Romans 11:33-36

Oh, the depth of the riches and wisdom and knowledge of God! How unsearchable are his judgments and how inscrutable his ways! “For who has known the mind of the Lord, or who has been his counselor? Or who has given a gift to him that he might be repaid?” For from him and through him and to him are all things. To him be glory forever. Amen.

Monday, September 22, 2014

2 Differences Leaders Build Together

If you’ve dealt with people at all, it’s not an earth-shattering revelation to recognize that people are different. We all come from different backgrounds, upbringings and value systems. And as your relationships begin to expand beyond your own culture, those differences can seem magnified.

In the local church, Jesus called us to reach people very different from ourselves. The beautiful (and challenging) thing is that we’re called to do it with people who are very different from each other. When we begin to understand that our unity comes from Christ who saved us and commissioned us, then we can start to embrace our differences and leverage them the way God intends for us to.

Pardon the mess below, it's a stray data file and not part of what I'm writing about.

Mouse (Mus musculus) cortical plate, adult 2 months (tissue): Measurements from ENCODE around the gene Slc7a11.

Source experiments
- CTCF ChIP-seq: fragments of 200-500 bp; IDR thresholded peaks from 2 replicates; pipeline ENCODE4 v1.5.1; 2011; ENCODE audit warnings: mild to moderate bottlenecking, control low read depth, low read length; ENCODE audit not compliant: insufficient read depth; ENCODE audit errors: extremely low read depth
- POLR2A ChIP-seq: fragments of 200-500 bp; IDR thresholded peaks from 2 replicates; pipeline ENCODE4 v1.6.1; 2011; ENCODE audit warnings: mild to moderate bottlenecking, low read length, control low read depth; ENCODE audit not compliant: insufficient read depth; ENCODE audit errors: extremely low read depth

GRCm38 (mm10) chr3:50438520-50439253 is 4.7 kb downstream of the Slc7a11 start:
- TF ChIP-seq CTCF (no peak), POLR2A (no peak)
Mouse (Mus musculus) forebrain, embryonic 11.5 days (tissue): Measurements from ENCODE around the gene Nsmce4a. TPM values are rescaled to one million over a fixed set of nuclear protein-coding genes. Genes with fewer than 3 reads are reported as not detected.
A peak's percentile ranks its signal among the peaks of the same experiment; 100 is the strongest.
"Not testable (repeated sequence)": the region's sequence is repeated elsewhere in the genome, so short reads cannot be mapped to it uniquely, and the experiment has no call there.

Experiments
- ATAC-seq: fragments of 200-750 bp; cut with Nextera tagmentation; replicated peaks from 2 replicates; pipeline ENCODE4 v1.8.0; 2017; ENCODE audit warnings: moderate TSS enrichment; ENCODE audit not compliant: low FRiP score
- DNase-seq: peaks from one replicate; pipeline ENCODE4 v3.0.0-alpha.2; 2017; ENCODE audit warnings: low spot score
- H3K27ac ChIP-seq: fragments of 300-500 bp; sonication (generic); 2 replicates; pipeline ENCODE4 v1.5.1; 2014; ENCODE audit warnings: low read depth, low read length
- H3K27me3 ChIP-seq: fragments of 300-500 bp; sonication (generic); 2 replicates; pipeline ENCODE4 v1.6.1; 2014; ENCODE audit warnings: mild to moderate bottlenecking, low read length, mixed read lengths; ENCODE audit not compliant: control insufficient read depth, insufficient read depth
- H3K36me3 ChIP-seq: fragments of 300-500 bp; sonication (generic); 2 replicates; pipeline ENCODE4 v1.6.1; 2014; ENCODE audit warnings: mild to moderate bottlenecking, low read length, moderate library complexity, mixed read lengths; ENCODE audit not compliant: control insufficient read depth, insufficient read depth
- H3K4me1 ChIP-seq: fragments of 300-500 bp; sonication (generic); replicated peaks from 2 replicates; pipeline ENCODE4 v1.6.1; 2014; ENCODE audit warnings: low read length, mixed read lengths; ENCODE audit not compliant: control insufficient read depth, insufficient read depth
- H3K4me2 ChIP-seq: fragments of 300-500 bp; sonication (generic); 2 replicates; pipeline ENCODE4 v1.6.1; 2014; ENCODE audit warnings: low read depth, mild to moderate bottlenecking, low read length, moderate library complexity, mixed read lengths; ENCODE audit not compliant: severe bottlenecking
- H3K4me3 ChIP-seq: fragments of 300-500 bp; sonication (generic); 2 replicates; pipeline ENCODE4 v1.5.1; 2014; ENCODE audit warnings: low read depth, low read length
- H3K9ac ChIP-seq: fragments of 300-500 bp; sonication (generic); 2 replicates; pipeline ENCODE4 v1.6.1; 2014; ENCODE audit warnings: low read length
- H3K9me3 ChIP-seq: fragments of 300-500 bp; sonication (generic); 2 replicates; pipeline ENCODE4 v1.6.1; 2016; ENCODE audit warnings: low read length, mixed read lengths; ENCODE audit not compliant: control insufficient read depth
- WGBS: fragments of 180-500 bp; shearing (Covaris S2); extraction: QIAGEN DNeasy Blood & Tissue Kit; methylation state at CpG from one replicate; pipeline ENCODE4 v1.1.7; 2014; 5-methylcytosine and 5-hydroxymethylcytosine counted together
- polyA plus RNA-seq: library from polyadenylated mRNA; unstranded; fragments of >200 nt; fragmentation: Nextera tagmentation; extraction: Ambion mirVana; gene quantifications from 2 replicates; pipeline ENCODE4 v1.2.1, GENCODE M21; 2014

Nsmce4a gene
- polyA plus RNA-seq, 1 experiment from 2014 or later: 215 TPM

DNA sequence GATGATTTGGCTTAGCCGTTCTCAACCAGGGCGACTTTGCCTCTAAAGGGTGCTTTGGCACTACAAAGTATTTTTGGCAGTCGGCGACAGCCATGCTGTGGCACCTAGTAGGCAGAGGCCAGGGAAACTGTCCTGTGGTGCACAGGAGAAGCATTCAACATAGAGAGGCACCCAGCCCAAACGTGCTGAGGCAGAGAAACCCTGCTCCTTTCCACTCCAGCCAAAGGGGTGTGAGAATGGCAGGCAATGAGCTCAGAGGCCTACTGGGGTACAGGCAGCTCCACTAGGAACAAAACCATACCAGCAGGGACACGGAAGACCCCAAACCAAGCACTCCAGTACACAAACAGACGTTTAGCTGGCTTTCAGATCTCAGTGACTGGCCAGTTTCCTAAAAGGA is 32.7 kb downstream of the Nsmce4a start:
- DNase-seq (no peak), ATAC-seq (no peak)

There are at least four primary differences among the people found in every church. In this post, we will look at two of those. As leaders—by God’s grace and in the power of His Spirit—here are some ways to bring those differences together to accomplish your mission.

Different workload

Let’s face it—life’s not fair. As a leader, your goal is not to try and make it fair. Some people in your church or organization will work harder than others. You can either work yourself into a frenzy trying to get everyone to “share the load”, or you can invest in those who are willing. The former is futile, but the latter will actually get things done. But a word of caution is in order here. Some people who seem like they’re hardly doing anything can actually be doing more to accomplish your mission than you can imagine. Just because a person is limited physically or otherwise, doesn’t mean they aren’t significantly contributing through prayer or other behind-the-scenes efforts. God doesn’t call us to do our fair share. He calls us to do what we can do—however seemingly big or small—with all our might.

Different commitment levels